You can see that this equation always holds no matter the a. So you can do something like the following to figure out the square root of a number, here for example is finding the square root of 10 using the top formula:

Thus there is one general continued fraction expression for every square root.

Normally the discussion of continued fractions explores each square root as having a different form, such as on wikipedia http://en.wikipedia.org/wiki/Square_root

The have tables of how this looks for every different possible square root:

But this idea I've had gives the same form for every square root.

If A is the closest integer root to X and B=(X - A*A) then A plus (B over (2A plus (B over (2A ...)))) is another form. It has the advantage over yours that for general numbers it doesn't have to consume as many pairs in order to start emitting terms. But it has the disadvantage that you still need an integer square root to get started, whereas yours does not have this preliminary calculation.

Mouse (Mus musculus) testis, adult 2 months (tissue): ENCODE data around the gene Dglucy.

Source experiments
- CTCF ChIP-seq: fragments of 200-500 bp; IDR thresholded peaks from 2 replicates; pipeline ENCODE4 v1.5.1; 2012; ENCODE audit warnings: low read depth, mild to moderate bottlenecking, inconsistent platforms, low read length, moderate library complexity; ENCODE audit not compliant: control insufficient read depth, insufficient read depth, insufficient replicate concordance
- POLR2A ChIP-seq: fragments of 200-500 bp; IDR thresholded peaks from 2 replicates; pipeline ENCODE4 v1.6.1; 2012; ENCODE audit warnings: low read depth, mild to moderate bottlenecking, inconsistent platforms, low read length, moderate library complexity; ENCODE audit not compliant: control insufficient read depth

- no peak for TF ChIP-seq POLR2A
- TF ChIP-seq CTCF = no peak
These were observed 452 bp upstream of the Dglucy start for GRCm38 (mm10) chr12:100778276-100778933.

ReplyDeleteOf course, if I were to always estimate the integer square root as "1", well... you be the judge if our continued fractions are then the same. :)

I was looking for a sequence of rational numbers converging to a square root, and your example is straightforward.

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